Why there is still a market for Insignia

Call me a traditionalist but I’ve always admired good old-fashioned cars.

By Steve Teale
Friday, 29th April 2022, 8:14 pm
Updated Friday, 29th April 2022, 8:17 pm
The Insignia
The Insignia

Saloon-styled cars have more allure for me than most MPVs, SUVs, hatchbacks and coupes.

But before too long, it seems, these old repmobiles will be consigned to museums. No-one cares much for saloons these days.

I can see why. SUVs often have more road presence and MPVs have more space while hatchbacks are so much more versatile.

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The cabin

But a neatly styled saloon can be a pretty car and it has more balance and poise than many of its rivals, as the Insignia shows.

Tested here is a petrol-powered Insignia which is wonderful to drive. It isn’t technically a saloon – rather, it’s a five-door hatchback – but it looks, feels and drives like a saloon, and that is very welcome.

No range anxiety here, for petrol stations unlike charge points are ten a penny. Because it isn’t tall and unwieldy like an SUV, it is balanced; because it isn’t wide and heavy, it cornered properly; and because it is low, it is comfortable to drive.

It made me think there is a reason that saloons dominated the motor industry for decades, because they make sense in so many ways.

Saloons used to dominate sales charts but even though they now sell in relatively paltry numbers I’m not convinced they must die.

Of course, the SUV and MPV style is in vogue and will remain so for sometime to come, but I’m sure there are still many thousands of drivers who would still prefer a saloon for the simple reason they are better to drive. I surely can’t be the only traditional motorist.

Tested here is Insignia. The model began in 2008, taking its name from a concept model launched in 2003. It replaced the Vectra which in turn replaced the Cavalier. My goodness, I’d almost forgotten the Cavalier. Before that, we had the Viva, so you can see Vauxhall has heritage here.

Insignia, in common with other saloons, doesn’t sell in the vast numbers it once did. It was the archetypal company car, much loved by reps, but it still does decent business and it still wins awards.

Tested here is one of the better-equipped versions, a sporty 2.0 litre model which is well equipped and highly capable. It manages 60mph in a little over seven seconds, yet returns more than 37mpg on a run. It is spacious, good-looking and sensible. It has a smooth engine and an even smoother nine-speed automatic gearbox, and it is packed to the hilt with safety and luxury features.

Insignia is said now to consume up to 18 per cent less fuel than the outgoing model, thanks to a range of powerful new high-efficiency engines. A new top-of-the-range GSi model also joins the range with unique tuning for its suspension and steering, plus bespoke styling.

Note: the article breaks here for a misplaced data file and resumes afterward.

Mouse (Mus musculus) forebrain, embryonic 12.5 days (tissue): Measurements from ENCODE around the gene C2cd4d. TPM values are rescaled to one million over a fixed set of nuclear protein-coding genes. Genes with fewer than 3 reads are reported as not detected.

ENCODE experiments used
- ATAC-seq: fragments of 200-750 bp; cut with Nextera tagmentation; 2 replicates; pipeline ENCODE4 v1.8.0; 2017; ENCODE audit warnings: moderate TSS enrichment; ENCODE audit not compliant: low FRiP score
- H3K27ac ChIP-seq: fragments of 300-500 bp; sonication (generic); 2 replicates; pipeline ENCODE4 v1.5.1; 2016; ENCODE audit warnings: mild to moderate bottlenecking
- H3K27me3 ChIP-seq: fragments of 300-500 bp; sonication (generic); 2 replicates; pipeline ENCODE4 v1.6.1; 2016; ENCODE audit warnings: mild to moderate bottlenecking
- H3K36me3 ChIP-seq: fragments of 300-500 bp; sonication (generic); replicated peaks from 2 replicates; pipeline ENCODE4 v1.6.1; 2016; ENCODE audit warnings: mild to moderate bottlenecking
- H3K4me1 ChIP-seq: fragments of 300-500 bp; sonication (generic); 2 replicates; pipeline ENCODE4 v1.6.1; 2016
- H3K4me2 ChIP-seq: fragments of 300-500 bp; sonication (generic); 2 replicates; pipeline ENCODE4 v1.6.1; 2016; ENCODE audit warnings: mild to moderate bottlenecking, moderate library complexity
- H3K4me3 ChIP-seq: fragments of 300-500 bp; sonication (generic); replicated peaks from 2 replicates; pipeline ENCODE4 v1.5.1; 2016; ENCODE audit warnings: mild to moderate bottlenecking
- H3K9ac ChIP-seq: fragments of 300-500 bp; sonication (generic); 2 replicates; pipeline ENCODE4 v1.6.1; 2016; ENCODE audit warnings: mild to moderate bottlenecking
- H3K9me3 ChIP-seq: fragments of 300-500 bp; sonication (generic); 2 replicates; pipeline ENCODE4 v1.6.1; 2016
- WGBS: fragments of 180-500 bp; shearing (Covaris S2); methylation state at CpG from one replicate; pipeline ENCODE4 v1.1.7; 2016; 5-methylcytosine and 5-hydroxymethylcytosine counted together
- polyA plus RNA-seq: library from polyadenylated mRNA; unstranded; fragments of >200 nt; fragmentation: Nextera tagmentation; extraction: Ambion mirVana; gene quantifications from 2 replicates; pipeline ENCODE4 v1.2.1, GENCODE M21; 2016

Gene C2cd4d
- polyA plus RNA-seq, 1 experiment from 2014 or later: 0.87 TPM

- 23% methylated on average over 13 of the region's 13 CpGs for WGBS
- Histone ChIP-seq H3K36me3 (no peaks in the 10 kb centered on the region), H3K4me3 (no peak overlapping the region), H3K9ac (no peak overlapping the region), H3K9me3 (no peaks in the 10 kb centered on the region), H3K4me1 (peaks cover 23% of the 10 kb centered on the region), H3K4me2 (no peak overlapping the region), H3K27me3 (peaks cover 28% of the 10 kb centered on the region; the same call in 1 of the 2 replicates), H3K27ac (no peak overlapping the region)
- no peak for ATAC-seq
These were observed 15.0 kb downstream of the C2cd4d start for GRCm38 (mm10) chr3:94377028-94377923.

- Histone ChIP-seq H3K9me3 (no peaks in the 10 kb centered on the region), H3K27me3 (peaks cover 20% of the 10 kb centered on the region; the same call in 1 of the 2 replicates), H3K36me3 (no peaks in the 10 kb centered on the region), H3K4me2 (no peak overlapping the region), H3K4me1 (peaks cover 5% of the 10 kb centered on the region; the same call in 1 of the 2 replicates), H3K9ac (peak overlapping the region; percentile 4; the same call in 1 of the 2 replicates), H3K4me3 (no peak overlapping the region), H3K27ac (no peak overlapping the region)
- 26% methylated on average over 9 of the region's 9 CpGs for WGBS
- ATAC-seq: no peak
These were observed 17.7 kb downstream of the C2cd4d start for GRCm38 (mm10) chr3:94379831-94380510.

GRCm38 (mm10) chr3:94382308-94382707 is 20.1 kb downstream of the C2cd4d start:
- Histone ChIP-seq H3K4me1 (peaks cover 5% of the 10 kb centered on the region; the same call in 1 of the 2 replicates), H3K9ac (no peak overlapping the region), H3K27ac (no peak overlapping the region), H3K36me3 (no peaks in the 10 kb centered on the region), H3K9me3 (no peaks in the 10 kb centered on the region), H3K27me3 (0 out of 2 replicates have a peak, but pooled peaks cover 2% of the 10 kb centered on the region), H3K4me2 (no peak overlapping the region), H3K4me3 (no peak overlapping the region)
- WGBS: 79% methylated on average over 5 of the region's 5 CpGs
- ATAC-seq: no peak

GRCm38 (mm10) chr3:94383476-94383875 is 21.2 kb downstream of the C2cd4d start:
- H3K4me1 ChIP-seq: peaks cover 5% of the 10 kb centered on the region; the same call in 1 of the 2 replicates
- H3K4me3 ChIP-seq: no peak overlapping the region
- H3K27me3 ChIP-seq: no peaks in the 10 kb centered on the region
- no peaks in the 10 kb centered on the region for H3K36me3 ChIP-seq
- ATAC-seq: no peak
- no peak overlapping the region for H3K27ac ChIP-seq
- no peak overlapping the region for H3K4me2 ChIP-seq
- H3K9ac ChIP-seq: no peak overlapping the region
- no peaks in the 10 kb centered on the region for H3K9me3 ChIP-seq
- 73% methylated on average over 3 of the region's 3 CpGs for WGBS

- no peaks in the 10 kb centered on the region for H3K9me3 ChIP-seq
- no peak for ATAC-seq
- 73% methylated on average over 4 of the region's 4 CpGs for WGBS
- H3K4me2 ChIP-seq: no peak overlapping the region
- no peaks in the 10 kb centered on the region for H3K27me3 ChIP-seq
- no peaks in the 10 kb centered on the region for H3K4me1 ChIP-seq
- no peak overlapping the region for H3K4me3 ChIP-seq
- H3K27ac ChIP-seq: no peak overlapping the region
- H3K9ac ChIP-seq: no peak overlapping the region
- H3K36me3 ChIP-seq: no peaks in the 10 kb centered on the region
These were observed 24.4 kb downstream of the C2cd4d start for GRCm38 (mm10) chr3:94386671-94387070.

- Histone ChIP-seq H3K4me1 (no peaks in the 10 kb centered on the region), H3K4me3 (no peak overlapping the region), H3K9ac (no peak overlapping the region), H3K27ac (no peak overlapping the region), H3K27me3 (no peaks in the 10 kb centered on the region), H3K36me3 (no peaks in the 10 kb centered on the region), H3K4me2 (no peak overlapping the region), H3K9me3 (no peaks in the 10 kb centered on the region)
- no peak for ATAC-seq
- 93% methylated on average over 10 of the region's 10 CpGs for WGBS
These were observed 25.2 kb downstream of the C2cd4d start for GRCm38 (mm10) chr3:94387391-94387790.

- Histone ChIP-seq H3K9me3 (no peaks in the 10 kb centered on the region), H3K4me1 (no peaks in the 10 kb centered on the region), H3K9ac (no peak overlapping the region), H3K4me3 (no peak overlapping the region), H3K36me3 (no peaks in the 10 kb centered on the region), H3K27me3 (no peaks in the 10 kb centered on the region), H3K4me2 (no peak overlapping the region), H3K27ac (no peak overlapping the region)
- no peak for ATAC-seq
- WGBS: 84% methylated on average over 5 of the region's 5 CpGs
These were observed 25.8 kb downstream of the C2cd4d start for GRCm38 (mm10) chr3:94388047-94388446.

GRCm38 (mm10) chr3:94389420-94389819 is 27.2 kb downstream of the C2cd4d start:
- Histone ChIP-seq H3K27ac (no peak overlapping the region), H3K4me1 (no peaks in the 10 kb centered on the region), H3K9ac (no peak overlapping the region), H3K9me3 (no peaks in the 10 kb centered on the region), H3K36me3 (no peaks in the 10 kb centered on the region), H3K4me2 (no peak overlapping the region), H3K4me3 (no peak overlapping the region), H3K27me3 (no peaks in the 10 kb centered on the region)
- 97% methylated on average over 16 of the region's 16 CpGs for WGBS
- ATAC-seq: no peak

The new Insignia engine line-up features three and four-cylinder units, including a 1.5-litre (122PS) diesel unit that achieves emissions of 121g/km. The three-cylinder engines are up to 50kg lighter than their four-cylinder predecessors in the outgoing model.

The 2.0-litre petrol engines are also the first Vauxhall engines with cylinder deactivation. Unless the driver needs a lot of power, the variable camshaft control deactivates two cylinders. Quite how is beyond me, but the important thing is it reduces fuel consumption.

Available alongside the six-speed manual, eight-speed automatic and Stepless CVT options, the nine-speed is no bigger than a six-speed transmission and features a greatly reduced gear step size and class-leading shift quality.

It’s an emply-equipped car with no end of classy features. Highlights for me are the 8in screen, seven-speaker Bose stereo system, front and rear parking sensors and the leather upholstery.

The Driving Assistance Pack is commendable too with its automatic emergency braking, forward collision alert, following distance indicator, lane departure and electronic Stability Programme (ESP).

It also has a sophisticated traffic sign recognition system which may spot the signs you miss.

As an overall package, this is a delightful car. At £35,000, it is competitive against similar sized rivals and it has a vast boot which would put many estates to shame.

Vauxhall Insignia Grand Sport SRI VX Line

Price: £35,180

Engine: a 1,998cc four cylinder petrol engine generating 200ps

Performance: Top speed 146mph and 0 to 60mph in 7.2 seconds

Economy: 37.7mpg combined

Insurance: Group 27E

Emissions: 167g/km

Warranty: Three years, 60,000 miles